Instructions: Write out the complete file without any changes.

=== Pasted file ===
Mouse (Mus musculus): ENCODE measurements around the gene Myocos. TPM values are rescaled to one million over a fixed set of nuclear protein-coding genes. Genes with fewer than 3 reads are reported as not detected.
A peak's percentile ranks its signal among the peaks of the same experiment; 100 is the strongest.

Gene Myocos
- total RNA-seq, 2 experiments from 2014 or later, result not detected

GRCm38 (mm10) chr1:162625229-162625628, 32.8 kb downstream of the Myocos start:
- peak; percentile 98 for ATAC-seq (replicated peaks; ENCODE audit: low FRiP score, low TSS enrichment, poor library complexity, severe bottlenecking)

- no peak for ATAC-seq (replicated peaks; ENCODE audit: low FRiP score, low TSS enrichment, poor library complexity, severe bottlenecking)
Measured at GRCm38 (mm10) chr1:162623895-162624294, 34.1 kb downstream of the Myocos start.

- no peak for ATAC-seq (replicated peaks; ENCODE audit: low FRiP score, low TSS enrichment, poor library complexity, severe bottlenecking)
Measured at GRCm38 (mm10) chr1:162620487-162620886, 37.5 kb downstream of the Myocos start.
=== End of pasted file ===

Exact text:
Mouse (Mus musculus): ENCODE measurements around the gene Myocos. TPM values are rescaled to one million over a fixed set of nuclear protein-coding genes. Genes with fewer than 3 reads are reported as not detected.
A peak's percentile ranks its signal among the peaks of the same experiment; 100 is the strongest.

Gene Myocos
- total RNA-seq, 2 experiments from 2014 or later, result not detected

GRCm38 (mm10) chr1:162625229-162625628, 32.8 kb downstream of the Myocos start:
- peak; percentile 98 for ATAC-seq (replicated peaks; ENCODE audit: low FRiP score, low TSS enrichment, poor library complexity, severe bottlenecking)

- no peak for ATAC-seq (replicated peaks; ENCODE audit: low FRiP score, low TSS enrichment, poor library complexity, severe bottlenecking)
Measured at GRCm38 (mm10) chr1:162623895-162624294, 34.1 kb downstream of the Myocos start.

- no peak for ATAC-seq (replicated peaks; ENCODE audit: low FRiP score, low TSS enrichment, poor library complexity, severe bottlenecking)
Measured at GRCm38 (mm10) chr1:162620487-162620886, 37.5 kb downstream of the Myocos start.